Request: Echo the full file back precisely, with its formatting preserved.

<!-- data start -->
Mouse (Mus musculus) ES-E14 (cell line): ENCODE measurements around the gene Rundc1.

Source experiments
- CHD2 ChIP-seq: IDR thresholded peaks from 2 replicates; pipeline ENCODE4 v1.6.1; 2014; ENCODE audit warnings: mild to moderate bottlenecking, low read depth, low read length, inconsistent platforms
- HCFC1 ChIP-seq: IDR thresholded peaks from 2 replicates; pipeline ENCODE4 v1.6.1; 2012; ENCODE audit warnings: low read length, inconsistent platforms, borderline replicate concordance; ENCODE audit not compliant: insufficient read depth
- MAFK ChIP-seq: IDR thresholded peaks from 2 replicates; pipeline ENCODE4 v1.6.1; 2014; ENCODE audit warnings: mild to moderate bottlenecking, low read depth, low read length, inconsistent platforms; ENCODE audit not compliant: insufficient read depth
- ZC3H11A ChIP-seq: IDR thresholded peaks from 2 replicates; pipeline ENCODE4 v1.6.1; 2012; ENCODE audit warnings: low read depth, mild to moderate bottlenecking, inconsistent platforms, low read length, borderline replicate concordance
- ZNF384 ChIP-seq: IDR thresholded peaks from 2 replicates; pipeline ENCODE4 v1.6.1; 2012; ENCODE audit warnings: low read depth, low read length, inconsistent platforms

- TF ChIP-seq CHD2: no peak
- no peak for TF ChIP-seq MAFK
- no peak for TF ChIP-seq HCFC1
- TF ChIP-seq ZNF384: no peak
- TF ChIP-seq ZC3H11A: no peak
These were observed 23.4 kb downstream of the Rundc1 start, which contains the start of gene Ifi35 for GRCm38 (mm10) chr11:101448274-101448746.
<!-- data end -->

Mouse (Mus musculus) ES-E14 (cell line): ENCODE measurements around the gene Rundc1.

Source experiments
- CHD2 ChIP-seq: IDR thresholded peaks from 2 replicates; pipeline ENCODE4 v1.6.1; 2014; ENCODE audit warnings: mild to moderate bottlenecking, low read depth, low read length, inconsistent platforms
- HCFC1 ChIP-seq: IDR thresholded peaks from 2 replicates; pipeline ENCODE4 v1.6.1; 2012; ENCODE audit warnings: low read length, inconsistent platforms, borderline replicate concordance; ENCODE audit not compliant: insufficient read depth
- MAFK ChIP-seq: IDR thresholded peaks from 2 replicates; pipeline ENCODE4 v1.6.1; 2014; ENCODE audit warnings: mild to moderate bottlenecking, low read depth, low read length, inconsistent platforms; ENCODE audit not compliant: insufficient read depth
- ZC3H11A ChIP-seq: IDR thresholded peaks from 2 replicates; pipeline ENCODE4 v1.6.1; 2012; ENCODE audit warnings: low read depth, mild to moderate bottlenecking, inconsistent platforms, low read length, borderline replicate concordance
- ZNF384 ChIP-seq: IDR thresholded peaks from 2 replicates; pipeline ENCODE4 v1.6.1; 2012; ENCODE audit warnings: low read depth, low read length, inconsistent platforms

- TF ChIP-seq CHD2: no peak
- no peak for TF ChIP-seq MAFK
- no peak for TF ChIP-seq HCFC1
- TF ChIP-seq ZNF384: no peak
- TF ChIP-seq ZC3H11A: no peak
These were observed 23.4 kb downstream of the Rundc1 start, which contains the start of gene Ifi35 for GRCm38 (mm10) chr11:101448274-101448746.